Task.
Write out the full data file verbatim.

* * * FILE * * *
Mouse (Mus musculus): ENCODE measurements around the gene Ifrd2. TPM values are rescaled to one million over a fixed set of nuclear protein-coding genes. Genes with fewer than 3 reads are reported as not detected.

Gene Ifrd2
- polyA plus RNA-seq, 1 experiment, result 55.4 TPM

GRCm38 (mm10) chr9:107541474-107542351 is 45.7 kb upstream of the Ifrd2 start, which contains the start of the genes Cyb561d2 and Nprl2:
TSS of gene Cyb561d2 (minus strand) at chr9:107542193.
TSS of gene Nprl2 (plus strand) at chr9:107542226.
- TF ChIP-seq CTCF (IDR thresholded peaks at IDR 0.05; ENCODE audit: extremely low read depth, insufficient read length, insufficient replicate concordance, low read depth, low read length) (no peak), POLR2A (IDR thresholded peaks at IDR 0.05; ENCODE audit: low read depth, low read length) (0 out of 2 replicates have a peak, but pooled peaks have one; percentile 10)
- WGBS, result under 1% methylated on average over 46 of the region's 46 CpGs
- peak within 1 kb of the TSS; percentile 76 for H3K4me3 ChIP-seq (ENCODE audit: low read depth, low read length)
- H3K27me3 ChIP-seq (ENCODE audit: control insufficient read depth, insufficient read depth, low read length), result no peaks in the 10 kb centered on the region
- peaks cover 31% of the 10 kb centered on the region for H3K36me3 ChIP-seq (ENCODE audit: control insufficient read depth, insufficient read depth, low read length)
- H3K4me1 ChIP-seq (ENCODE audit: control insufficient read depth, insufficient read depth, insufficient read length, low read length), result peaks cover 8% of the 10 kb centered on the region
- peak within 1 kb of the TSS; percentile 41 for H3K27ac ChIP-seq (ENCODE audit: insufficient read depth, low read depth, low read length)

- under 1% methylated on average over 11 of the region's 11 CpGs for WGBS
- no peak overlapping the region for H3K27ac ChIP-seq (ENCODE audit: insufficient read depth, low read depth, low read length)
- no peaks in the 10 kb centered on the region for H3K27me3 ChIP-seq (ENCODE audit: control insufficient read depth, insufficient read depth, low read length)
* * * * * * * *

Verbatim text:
Mouse (Mus musculus): ENCODE measurements around the gene Ifrd2. TPM values are rescaled to one million over a fixed set of nuclear protein-coding genes. Genes with fewer than 3 reads are reported as not detected.

Gene Ifrd2
- polyA plus RNA-seq, 1 experiment, result 55.4 TPM

GRCm38 (mm10) chr9:107541474-107542351 is 45.7 kb upstream of the Ifrd2 start, which contains the start of the genes Cyb561d2 and Nprl2:
TSS of gene Cyb561d2 (minus strand) at chr9:107542193.
TSS of gene Nprl2 (plus strand) at chr9:107542226.
- TF ChIP-seq CTCF (IDR thresholded peaks at IDR 0.05; ENCODE audit: extremely low read depth, insufficient read length, insufficient replicate concordance, low read depth, low read length) (no peak), POLR2A (IDR thresholded peaks at IDR 0.05; ENCODE audit: low read depth, low read length) (0 out of 2 replicates have a peak, but pooled peaks have one; percentile 10)
- WGBS, result under 1% methylated on average over 46 of the region's 46 CpGs
- peak within 1 kb of the TSS; percentile 76 for H3K4me3 ChIP-seq (ENCODE audit: low read depth, low read length)
- H3K27me3 ChIP-seq (ENCODE audit: control insufficient read depth, insufficient read depth, low read length), result no peaks in the 10 kb centered on the region
- peaks cover 31% of the 10 kb centered on the region for H3K36me3 ChIP-seq (ENCODE audit: control insufficient read depth, insufficient read depth, low read length)
- H3K4me1 ChIP-seq (ENCODE audit: control insufficient read depth, insufficient read depth, insufficient read length, low read length), result peaks cover 8% of the 10 kb centered on the region
- peak within 1 kb of the TSS; percentile 41 for H3K27ac ChIP-seq (ENCODE audit: insufficient read depth, low read depth, low read length)

- under 1% methylated on average over 11 of the region's 11 CpGs for WGBS
- no peak overlapping the region for H3K27ac ChIP-seq (ENCODE audit: insufficient read depth, low read depth, low read length)
- no peaks in the 10 kb centered on the region for H3K27me3 ChIP-seq (ENCODE audit: control insufficient read depth, insufficient read depth, low read length)